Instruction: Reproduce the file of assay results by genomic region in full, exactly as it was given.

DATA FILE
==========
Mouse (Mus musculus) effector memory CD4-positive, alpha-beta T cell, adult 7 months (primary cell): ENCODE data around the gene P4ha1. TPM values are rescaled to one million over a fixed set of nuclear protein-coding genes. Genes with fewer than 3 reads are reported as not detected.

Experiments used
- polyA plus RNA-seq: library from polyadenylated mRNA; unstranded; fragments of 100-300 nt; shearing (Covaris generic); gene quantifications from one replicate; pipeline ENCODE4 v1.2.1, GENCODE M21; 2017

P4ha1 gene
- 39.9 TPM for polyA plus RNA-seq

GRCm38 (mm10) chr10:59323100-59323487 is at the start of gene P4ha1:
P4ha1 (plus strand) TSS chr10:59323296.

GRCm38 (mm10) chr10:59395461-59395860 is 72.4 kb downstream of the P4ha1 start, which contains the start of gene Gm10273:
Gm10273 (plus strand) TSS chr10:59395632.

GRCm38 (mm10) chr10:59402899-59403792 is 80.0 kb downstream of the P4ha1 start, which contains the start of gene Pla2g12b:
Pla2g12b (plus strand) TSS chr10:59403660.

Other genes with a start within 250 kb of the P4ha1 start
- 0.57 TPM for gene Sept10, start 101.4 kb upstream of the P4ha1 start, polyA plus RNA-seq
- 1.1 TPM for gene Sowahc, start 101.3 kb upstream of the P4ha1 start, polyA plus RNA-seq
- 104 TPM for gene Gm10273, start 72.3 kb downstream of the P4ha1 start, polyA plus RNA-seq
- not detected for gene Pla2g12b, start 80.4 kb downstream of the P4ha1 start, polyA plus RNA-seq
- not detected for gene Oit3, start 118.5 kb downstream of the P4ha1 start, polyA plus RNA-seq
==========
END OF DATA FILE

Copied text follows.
Mouse (Mus musculus) effector memory CD4-positive, alpha-beta T cell, adult 7 months (primary cell): ENCODE data around the gene P4ha1. TPM values are rescaled to one million over a fixed set of nuclear protein-coding genes. Genes with fewer than 3 reads are reported as not detected.

Experiments used
- polyA plus RNA-seq: library from polyadenylated mRNA; unstranded; fragments of 100-300 nt; shearing (Covaris generic); gene quantifications from one replicate; pipeline ENCODE4 v1.2.1, GENCODE M21; 2017

P4ha1 gene
- 39.9 TPM for polyA plus RNA-seq

GRCm38 (mm10) chr10:59323100-59323487 is at the start of gene P4ha1:
P4ha1 (plus strand) TSS chr10:59323296.

GRCm38 (mm10) chr10:59395461-59395860 is 72.4 kb downstream of the P4ha1 start, which contains the start of gene Gm10273:
Gm10273 (plus strand) TSS chr10:59395632.

GRCm38 (mm10) chr10:59402899-59403792 is 80.0 kb downstream of the P4ha1 start, which contains the start of gene Pla2g12b:
Pla2g12b (plus strand) TSS chr10:59403660.

Other genes with a start within 250 kb of the P4ha1 start
- 0.57 TPM for gene Sept10, start 101.4 kb upstream of the P4ha1 start, polyA plus RNA-seq
- 1.1 TPM for gene Sowahc, start 101.3 kb upstream of the P4ha1 start, polyA plus RNA-seq
- 104 TPM for gene Gm10273, start 72.3 kb downstream of the P4ha1 start, polyA plus RNA-seq
- not detected for gene Pla2g12b, start 80.4 kb downstream of the P4ha1 start, polyA plus RNA-seq
- not detected for gene Oit3, start 118.5 kb downstream of the P4ha1 start, polyA plus RNA-seq